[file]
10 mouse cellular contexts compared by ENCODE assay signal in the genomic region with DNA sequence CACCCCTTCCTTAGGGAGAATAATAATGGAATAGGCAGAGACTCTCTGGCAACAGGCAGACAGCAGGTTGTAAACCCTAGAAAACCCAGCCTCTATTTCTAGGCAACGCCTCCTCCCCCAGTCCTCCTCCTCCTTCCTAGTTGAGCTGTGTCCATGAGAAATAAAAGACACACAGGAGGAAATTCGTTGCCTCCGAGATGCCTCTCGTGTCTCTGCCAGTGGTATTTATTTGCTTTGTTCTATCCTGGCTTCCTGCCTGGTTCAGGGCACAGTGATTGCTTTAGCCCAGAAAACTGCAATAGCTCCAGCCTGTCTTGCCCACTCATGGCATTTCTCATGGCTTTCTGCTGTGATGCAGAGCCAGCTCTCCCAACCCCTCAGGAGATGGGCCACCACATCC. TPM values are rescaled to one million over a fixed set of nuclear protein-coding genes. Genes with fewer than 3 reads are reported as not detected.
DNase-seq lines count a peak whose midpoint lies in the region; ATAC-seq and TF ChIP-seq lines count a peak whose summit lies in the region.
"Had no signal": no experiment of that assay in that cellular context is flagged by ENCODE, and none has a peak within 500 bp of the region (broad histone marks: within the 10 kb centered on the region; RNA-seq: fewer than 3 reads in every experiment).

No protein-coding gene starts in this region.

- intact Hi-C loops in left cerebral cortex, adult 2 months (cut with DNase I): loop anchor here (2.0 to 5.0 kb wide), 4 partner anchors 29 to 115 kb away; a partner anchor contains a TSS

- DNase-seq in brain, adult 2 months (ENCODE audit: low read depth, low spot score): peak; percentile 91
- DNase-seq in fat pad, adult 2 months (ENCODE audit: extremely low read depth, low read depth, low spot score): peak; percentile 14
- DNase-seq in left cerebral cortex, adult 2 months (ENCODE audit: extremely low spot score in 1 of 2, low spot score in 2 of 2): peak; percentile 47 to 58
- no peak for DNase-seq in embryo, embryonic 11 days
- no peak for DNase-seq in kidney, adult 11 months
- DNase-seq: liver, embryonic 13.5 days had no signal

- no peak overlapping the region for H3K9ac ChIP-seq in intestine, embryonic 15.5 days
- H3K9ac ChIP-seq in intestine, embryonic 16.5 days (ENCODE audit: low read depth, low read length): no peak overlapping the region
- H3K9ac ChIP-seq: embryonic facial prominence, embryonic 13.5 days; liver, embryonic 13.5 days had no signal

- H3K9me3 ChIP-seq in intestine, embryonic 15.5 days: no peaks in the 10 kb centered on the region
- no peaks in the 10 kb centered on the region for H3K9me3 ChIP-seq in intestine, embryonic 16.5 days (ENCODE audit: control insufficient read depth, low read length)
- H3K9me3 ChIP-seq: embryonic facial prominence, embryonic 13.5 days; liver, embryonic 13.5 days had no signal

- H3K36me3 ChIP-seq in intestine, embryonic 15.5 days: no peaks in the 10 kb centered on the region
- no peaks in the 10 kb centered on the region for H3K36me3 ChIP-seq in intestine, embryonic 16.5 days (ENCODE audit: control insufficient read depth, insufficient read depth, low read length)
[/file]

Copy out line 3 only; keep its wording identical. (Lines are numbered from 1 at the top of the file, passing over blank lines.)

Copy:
"Had no signal": no experiment of that assay in that cellular context is flagged by ENCODE, and none has a peak within 500 bp of the region (broad histone marks: within the 10 kb centered on the region; RNA-seq: fewer than 3 reads in every experiment).